There are many such aesthetically icky moments here: Film clips of the actors improvising the gist of scenes. That cute but pointless panda ex machina. Equally meaningless, a meal in the forest is unaccountably interrupted by an interminable runway promenade by the company.
But respect is given, and proper pause before and after, for one of Shakespeare's most profound passages, a monologue by Jaques, who otherwise here comes across as bored rather than melancholy. "All the world's a stage," with its seven ages of man, reminds us that comedy is, in fact, tragedy played at warp speed.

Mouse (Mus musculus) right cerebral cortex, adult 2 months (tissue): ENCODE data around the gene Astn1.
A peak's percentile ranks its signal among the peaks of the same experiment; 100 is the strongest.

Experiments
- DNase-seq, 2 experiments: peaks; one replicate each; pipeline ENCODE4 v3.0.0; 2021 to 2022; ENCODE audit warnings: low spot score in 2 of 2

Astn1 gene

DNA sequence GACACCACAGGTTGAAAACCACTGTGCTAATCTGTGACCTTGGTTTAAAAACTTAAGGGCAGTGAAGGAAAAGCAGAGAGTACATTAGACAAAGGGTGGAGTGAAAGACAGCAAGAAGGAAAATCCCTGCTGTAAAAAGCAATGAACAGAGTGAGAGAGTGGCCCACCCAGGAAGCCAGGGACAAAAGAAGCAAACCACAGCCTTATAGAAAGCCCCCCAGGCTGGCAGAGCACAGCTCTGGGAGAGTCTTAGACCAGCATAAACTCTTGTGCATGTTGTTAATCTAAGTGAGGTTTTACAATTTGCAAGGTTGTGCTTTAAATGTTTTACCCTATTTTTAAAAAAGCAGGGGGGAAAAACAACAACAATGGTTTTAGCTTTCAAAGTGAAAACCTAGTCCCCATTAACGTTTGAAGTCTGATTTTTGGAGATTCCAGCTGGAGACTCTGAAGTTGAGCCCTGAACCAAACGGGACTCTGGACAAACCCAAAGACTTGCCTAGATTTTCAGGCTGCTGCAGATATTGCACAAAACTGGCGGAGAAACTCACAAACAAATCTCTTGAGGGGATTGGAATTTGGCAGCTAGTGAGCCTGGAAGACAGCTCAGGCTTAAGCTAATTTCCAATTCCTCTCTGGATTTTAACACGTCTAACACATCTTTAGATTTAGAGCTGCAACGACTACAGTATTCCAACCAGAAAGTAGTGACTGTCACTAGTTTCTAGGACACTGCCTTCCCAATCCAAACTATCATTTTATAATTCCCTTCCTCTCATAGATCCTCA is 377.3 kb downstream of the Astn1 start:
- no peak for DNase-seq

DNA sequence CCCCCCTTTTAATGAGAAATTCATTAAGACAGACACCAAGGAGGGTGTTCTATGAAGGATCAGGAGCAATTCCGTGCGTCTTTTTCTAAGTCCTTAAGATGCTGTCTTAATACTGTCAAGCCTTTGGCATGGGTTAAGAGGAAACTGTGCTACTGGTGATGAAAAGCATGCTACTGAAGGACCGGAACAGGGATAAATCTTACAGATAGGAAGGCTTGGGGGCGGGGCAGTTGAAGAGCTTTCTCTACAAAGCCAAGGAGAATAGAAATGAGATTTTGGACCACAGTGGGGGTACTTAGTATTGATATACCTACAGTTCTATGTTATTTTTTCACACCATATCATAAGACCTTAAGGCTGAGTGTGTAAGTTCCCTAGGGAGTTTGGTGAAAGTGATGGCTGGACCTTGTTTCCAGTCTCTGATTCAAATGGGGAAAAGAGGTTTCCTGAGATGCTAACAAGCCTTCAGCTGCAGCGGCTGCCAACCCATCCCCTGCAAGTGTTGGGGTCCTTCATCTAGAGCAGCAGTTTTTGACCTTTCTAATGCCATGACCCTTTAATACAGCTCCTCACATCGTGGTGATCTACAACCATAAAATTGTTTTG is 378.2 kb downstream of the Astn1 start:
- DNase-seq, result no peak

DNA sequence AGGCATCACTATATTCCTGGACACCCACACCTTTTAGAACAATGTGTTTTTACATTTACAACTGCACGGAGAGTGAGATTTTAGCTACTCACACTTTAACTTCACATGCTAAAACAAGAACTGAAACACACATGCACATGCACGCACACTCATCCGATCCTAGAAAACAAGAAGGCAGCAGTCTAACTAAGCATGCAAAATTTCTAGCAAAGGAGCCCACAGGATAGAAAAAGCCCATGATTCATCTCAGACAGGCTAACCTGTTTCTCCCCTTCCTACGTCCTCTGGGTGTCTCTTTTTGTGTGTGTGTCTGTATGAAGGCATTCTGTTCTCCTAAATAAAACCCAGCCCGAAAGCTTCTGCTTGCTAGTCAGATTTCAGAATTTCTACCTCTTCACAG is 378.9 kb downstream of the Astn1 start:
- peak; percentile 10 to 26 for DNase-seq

As You Like It is about mutability, the changeability of affections as well as garments, so there certainly is room for an off-the-beaten-track telling. Change can come in many shapes. But distortion is another matter, and unfortunately we suffer through too much of that here.
, David Lynch, Brown University, Theater, More